The growing fetishisation of the military in the UK

First off – I am explicitly not attacking the people who make up Britain’s Armed Forces here. They are doing a tough job and many of them are suffering appalling injuries, mental stress or losing their lives.

If I am attacking anyone here it is the media and the politicians who have created this bizarre situation where any kind of dissent for our “heroes” in Afghanistan and elsewhere is seen as almost treasonable.

We didn’t used to be like this. Traditionally, Britain has never been a militarised or militaristic society. We used to look at Germanic militarism or French military gloire with a certain scepticism and disdain. That seems to have changed in the last few years, and I think that it really stems from the Second Gulf War.

Apparently, last Saturday was something called Armed Forces Day. When did this one get onto the calendar? I presume it was something dreamed up under the last Labour government. I am assuming this because I believe that it is Tony Blair’s military role-playing that is behind the fetishisation of the military.

The media has added its weight behind this idea of, predominantly, the Army as “Our Boys and Girls” and gives a huge amount of coverage to the numbers of troops being killed in Afghanistan, also to the Wootton Bassett vigils.

The thing that I don’t understand is what has caused this sea change in the public mindset. This kind of glorification of the military is alien to our traditions. We have long accepted the traditional set piece events like the Trooping of the Colour (as pictured above) but these have always been part of the visual ritual and ceremony of state, something colourful for the tourists in the main.

This idea of silent vigils and Armed Forces days seems to me to be an American import. The USA is a society where the standing of the military has been rehabilitated since the end of the Vietnam War and, as well as swallowing a huge proportion of the USA’s GDP, is seen as a visible symbol of national pride.

Am I alone in finding all this visible patriotism, jingoism even, as a retrograde step? Are we witnessing a growing face of public militarism in the UK?

It is surely no coincidence that Defence is one of the areas where the Treasury axes will not be falling. The spending plans of the generals, air marshalls and admirals is immune to pruning in the war against the deficit.

One wonders how much the politicians and media actually want us to think about those service personnel who aren’t flying home to Wootton Bassett in coffins. The loss of lives is a terrible thing, personal tragedies for the families and friends of the dead, but so is the destruction of lives through terrible wounds and stress-related illnesses. It is the case, though not well reported in the populist press, that ex-military personnel are the largest group of people in prison, measured by former occupation. Surely that is something we should be remembering instead of celebrating the everlasting warfare in Afghanistan?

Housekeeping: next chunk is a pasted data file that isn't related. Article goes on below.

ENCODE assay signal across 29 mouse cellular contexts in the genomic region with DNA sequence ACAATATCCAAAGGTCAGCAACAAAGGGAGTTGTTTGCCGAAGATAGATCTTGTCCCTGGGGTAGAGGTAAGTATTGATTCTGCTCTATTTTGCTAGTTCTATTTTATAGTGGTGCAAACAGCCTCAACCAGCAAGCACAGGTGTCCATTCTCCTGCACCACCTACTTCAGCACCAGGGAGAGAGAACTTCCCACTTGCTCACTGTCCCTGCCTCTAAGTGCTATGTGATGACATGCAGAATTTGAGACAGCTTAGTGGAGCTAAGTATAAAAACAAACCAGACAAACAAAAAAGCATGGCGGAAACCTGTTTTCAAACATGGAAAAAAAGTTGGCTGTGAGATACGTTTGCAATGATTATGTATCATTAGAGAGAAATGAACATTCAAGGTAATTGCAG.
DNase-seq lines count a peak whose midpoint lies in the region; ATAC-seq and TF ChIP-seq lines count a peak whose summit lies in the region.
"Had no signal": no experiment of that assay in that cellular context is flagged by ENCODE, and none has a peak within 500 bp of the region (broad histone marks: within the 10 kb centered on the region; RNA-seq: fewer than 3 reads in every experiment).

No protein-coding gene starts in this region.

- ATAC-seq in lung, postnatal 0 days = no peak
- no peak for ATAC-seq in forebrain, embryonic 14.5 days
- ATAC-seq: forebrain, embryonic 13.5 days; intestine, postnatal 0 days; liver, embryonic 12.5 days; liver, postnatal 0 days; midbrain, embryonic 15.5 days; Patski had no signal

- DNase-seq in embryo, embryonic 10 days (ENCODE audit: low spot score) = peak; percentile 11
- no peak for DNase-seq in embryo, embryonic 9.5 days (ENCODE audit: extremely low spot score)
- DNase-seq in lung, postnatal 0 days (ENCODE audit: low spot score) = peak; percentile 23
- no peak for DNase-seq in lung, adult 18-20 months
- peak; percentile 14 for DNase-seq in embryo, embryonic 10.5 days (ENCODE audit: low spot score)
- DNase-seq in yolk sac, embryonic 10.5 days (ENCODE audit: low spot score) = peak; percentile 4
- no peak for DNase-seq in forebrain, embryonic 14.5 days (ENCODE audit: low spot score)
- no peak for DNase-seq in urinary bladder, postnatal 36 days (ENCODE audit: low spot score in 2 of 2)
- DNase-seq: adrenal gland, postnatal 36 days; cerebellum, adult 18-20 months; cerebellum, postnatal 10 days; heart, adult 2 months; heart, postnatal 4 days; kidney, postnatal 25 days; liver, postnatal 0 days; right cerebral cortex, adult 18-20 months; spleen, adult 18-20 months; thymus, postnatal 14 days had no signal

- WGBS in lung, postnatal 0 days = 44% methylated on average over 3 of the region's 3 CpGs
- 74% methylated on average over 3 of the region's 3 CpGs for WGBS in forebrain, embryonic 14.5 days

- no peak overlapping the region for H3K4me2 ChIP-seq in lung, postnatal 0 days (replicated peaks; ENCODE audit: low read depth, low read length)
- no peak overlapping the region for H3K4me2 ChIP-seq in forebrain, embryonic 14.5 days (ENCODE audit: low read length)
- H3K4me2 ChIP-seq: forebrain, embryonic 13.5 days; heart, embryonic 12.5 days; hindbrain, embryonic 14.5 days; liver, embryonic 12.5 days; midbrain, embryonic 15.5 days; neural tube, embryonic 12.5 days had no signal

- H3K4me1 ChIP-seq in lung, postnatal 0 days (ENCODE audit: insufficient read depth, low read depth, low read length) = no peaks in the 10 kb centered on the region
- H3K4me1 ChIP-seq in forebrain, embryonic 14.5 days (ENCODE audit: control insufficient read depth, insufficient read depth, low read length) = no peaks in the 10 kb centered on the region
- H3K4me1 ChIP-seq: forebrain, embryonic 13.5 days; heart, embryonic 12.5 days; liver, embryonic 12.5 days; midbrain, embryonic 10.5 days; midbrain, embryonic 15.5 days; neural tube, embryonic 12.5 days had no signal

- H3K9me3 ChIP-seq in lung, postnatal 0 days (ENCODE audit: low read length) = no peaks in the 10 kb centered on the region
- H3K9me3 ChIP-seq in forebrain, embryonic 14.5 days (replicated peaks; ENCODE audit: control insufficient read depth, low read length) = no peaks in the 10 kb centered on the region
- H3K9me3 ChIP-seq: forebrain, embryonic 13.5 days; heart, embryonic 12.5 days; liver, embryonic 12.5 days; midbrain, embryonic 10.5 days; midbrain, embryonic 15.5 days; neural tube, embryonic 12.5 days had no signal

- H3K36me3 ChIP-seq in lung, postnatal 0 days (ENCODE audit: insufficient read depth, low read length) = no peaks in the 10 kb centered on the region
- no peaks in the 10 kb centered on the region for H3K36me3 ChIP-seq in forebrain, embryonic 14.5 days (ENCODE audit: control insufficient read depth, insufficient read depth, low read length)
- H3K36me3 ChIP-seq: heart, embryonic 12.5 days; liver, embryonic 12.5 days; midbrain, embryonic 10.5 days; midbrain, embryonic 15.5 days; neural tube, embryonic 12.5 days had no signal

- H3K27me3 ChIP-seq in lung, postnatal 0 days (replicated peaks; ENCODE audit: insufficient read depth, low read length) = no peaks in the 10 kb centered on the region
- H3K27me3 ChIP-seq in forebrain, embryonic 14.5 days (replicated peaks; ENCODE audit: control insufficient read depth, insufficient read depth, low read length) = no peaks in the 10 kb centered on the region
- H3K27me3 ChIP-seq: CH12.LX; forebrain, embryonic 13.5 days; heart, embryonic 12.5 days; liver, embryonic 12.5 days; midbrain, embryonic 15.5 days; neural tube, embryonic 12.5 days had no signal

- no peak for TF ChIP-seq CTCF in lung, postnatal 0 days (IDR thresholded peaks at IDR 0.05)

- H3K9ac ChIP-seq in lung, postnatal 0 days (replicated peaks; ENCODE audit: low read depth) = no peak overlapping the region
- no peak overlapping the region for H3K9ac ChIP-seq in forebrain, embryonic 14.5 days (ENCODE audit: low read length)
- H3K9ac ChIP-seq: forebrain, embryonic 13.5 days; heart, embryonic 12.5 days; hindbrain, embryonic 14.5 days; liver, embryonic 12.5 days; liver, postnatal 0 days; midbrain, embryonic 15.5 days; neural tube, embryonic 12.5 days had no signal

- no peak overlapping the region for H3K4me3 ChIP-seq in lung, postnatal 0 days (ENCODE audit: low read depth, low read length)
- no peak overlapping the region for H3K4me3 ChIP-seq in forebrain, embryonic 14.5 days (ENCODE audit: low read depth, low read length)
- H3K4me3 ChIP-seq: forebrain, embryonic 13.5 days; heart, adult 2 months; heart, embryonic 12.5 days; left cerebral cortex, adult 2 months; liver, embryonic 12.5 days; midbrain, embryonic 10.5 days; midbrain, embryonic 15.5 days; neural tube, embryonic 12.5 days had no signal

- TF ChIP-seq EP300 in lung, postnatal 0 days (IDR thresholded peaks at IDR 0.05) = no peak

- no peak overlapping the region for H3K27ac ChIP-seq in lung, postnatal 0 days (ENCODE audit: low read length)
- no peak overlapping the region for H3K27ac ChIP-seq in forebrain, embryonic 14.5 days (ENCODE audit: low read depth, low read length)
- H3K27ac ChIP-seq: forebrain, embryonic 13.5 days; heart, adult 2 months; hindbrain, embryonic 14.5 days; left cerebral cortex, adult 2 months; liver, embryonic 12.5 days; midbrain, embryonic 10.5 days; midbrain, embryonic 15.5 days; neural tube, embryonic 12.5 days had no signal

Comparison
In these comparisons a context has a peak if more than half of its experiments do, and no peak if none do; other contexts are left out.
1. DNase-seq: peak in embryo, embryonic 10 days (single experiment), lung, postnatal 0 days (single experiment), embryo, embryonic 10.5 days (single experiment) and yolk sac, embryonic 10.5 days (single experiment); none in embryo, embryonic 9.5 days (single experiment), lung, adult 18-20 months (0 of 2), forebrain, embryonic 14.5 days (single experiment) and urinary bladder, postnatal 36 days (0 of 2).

Perhaps, though I really doubt it, that when people were at their Armed Forces Day street parties at least a few of them were discussing the real issues around the media’s fetish with the military?

As for the politicians. Well Dr Johnson had the measure of politicians. I won’t insult anyone’s intelligence by actually posting the quotation.

However, these words of Johnson’s are even more appropriate;

A man sometimes starts up a patriot, only by disseminating discontent, and propagating reports of secret influence, of dangerous counsels, of violated rights, and encroaching usurpation.

This practice is no certain note of patriotism. To instigate the populace with rage beyond the provocation, is to suspend publick happiness, if not to destroy it. He is no lover of his country, that unnecessarily disturbs its peace. Few errors and few faults of government, can justify an appeal to the rabble; who ought not to judge of what they cannot understand, and whose opinions are not propagated by reason, but caught by contagion.

They are from The Patriot, a pamphlet Johnson published in 1774.


3 thoughts on “The growing fetishisation of the military in the UK

  1. Pingback: Labour think abusing troops should be a hate crime…How insulting to the real victims of it. |

  2. Pingback: The integrity of Greens | Though Cowards Flinch

  3. Totally agree. I think the fetish started slightly earlier, after the Falklands, which I always thought was a stunt which thatcher engineered to get herself reelected. I feel that prior to this the military were regarded generally in Britain as brave but incompetent, a bit like Mainwarings platoon in Dads Army, based on memories of the Suez operation which was a fiasco, the first 3 years of the Second World War which was a series of disasters, as was virtually the whole f the First World War. After it, they came to be portrayed as sort of super heroes, a bit like Ross Kemps outfit in Ultimate Force. It’s depressing. Incidentally, neither my Dad (Tobruk, followed by three years inside the Reich in a POW camp) or Grandad (The Somme) were ever much arsed about poppies and parades and stuff.

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